CENTRAL INTELLIGENCE AGENCY NATIONAL FOREIGN ASSESSfcCNT CENTER
BRIEFING NOTE: POLAND
According to press reports, nonetheless, a skeleton national Solidarity organisation has been created in the Lenin Shipyards in Gdansk which is collecting information on strikes around the country. In its latest statement, these Solidarity leaders claimed that strikes were underway in several major Warsaw factories (Ursus Tractor Factory, Warsaw Fiat Car Factory,recision instrumenthat all major factors aretandstill in Poznan and Wroclaw, and that miners were refusing to leave the mines in Silesia.
Solidarity leaders could believe it in their exaggerate strike activity. They know their reportspicked up by Western media and then replayed back by Western radios; they probably hope that will stimulate others to go on strike.
The Solidarity statement speculated that troops were getting ready to evict strikers this evening. This will be much more difficult for the regime than the preventative actions taken so far and would increase the risks of bloodshed. -If?)
BPFROVIDFOR RELEASE DAIEHOV2IO0
TASS has issued the first Soviet corrrnentary on the imp lementation of martial law in Poland. While generally positive, the corrmentary stops short of explicitly endorsing Warsaw's action, except to note the "satisfaction" of the Soviet leaders over Jnruzelskj's reaffirmation of Poland's allegiance to the Warsaw Pact. Jp>^*
The corrmentary also stops short of predicting the outcome of the measures being taken, merely noting that the Soviet people "wish" the Poles success. While affirming that the steps underway are Poland's "internal affair," it asserts that the situation precipitating them concerned Poland's allies because Poland's ability to fulfill its Warsaw Pact commitments was threatened.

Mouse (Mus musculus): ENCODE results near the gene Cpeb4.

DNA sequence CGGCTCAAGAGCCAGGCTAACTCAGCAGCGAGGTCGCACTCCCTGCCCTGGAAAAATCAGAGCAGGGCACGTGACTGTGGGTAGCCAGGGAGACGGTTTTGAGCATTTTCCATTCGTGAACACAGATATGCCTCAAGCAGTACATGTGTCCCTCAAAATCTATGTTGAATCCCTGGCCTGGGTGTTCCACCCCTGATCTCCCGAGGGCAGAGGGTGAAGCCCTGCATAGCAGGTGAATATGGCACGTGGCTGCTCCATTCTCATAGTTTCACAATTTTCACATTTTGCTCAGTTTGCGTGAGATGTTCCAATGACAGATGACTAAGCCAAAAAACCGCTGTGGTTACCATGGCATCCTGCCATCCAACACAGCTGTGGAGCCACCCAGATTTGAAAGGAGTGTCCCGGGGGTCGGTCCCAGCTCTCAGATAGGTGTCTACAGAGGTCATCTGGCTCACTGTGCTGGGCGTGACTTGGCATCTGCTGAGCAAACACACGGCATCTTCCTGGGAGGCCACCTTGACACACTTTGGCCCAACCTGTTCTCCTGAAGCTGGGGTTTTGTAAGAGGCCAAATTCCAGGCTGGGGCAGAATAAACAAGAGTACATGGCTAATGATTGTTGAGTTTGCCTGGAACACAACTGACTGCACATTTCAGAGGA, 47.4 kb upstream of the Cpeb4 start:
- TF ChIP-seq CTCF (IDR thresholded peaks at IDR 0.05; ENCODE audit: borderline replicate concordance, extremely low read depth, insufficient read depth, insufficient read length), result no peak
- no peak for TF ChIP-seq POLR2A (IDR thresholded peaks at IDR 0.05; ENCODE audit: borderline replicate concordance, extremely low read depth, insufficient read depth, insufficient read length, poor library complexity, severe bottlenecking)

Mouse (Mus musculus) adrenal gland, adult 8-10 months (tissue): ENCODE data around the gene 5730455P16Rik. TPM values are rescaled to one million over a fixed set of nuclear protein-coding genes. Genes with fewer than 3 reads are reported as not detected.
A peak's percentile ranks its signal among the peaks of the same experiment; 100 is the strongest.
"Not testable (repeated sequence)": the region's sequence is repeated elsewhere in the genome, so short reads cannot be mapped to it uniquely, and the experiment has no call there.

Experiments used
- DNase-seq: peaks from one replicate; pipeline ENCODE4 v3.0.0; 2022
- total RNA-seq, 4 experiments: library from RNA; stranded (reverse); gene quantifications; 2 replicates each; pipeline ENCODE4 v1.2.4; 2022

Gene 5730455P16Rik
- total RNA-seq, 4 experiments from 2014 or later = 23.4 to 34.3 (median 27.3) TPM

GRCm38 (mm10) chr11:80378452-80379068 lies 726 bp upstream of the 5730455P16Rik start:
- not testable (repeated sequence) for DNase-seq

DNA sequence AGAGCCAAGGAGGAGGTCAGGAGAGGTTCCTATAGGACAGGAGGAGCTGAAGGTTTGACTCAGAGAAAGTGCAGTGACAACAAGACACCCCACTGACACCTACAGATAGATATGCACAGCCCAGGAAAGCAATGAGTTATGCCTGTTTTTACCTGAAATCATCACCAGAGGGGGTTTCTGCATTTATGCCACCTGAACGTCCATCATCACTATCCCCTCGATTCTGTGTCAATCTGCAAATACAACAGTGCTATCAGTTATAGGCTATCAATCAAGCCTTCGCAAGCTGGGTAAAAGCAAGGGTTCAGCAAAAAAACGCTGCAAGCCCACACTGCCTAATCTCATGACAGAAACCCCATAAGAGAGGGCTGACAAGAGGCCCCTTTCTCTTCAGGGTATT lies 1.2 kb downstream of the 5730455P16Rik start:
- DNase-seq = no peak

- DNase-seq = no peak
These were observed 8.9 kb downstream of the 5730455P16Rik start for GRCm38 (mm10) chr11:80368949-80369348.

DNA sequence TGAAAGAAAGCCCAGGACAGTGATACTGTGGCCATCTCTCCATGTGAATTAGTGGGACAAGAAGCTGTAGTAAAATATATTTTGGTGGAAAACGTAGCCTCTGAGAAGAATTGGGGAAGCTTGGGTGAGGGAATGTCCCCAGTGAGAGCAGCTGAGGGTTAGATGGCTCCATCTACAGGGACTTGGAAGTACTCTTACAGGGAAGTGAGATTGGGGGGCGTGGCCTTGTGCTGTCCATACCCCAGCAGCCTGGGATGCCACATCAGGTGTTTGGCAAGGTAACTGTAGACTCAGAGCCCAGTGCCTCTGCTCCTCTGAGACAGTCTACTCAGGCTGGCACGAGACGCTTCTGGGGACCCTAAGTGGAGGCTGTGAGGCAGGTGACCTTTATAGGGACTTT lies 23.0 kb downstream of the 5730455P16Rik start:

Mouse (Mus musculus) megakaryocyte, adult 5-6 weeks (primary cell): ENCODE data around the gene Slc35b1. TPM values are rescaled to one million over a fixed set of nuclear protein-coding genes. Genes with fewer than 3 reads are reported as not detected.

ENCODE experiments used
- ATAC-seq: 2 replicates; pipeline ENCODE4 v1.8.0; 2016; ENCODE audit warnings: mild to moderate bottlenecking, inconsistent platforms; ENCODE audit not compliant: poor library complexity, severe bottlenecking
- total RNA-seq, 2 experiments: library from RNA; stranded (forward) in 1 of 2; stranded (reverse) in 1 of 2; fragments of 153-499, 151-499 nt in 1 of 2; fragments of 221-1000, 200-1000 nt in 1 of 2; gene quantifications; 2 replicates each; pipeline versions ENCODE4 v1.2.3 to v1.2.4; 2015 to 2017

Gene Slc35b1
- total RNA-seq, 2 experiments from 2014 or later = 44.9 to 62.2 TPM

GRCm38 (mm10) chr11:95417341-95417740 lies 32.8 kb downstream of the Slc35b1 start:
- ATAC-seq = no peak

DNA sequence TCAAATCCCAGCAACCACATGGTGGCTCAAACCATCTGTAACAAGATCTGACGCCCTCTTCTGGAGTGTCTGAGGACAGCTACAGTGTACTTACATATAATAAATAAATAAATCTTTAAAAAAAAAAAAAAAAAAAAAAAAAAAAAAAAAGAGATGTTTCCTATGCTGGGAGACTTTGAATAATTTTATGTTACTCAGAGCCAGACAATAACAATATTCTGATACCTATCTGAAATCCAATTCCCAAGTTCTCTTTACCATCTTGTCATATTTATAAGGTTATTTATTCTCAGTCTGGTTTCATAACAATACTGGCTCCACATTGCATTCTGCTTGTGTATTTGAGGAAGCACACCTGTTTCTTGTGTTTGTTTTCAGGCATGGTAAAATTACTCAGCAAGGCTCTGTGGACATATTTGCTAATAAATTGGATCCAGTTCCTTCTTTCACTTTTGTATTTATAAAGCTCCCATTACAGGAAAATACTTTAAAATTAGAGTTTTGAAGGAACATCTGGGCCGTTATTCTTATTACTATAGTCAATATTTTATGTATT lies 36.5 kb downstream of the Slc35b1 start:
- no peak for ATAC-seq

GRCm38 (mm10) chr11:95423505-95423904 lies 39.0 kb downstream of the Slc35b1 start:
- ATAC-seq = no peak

Soviet Central c^rx|mbrr
t he considerei 'arsaw'sositive step, but also stopped short of endorsing it. He stressed the importance to Poland of outside aid and stated that the USSR wou/ld "do all possible" to assist the Poles economic ally.
Finance Minister Krzak informed representatives of sixteen major WEstern governments that Poland is unable to0 million of the interest due to Western banks today. Warsaw also notified all of its bank creditors of the shortfall and asked for a- six-month loan of that amount so that an agreement1 rescheduling can be signed later this month. The banks recently have rejected several other Polish requests for loans to cover interest payments, and the crackdown on Solidarity will probably make the banks even more reluctant. The Poles* only hope seems to he that the USSR, encouraged by Warsaw's tough stand, soon provide the hard currency needed to repay banks.Original document.